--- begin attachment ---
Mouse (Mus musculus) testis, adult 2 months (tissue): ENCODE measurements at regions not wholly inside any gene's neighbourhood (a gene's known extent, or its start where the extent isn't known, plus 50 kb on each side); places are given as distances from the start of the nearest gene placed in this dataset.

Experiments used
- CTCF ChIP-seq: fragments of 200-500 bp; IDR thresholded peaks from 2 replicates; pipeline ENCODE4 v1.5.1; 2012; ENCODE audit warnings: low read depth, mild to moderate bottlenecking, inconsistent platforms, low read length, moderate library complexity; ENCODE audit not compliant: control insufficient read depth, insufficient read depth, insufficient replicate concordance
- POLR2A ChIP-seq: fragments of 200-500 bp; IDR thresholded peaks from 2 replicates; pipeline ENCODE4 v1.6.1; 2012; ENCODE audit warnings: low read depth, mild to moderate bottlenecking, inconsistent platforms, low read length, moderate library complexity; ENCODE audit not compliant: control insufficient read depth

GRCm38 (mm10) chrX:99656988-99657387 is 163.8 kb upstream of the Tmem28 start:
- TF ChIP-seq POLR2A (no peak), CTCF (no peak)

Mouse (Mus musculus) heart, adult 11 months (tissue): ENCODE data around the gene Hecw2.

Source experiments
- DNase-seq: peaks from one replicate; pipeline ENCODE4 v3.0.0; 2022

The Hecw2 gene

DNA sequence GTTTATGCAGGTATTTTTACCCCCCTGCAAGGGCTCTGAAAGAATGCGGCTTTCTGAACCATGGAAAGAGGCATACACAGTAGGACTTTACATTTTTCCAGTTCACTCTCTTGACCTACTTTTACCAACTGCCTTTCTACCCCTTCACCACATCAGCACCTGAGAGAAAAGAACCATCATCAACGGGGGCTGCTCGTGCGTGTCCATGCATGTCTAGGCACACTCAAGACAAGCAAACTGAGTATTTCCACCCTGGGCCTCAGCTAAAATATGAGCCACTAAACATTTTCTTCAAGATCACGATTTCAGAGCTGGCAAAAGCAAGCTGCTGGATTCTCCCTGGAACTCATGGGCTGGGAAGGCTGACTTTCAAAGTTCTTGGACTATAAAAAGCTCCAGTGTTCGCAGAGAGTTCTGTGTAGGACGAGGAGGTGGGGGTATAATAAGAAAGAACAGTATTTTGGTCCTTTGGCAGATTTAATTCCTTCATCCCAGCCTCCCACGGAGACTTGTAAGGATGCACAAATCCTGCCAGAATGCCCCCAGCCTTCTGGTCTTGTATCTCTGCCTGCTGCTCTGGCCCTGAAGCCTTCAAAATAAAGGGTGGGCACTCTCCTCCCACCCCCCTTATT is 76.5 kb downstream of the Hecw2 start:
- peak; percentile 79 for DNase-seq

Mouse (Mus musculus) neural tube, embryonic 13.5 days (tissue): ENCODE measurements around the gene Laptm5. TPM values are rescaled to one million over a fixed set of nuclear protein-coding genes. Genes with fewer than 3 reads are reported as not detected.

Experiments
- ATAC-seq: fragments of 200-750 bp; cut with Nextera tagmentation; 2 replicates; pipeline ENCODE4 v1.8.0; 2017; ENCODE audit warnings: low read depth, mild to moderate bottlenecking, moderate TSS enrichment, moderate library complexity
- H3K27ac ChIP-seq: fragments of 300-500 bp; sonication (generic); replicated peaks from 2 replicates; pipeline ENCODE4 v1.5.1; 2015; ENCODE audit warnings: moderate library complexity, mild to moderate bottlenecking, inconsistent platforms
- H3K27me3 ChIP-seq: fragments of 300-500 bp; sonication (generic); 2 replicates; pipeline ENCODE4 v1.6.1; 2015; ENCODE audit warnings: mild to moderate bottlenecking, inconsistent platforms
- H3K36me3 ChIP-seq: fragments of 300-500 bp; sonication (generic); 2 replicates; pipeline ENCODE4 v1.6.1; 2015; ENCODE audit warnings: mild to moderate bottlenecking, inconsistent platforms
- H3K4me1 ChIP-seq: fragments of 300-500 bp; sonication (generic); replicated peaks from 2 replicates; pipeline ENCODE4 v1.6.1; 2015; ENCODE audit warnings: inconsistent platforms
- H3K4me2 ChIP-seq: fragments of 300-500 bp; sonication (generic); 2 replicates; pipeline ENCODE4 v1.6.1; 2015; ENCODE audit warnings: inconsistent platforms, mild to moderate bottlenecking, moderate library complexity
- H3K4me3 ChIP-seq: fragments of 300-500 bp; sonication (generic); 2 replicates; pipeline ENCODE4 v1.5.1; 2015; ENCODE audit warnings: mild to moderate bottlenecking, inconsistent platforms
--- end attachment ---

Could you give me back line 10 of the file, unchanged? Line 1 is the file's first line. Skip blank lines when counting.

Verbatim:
The Hecw2 gene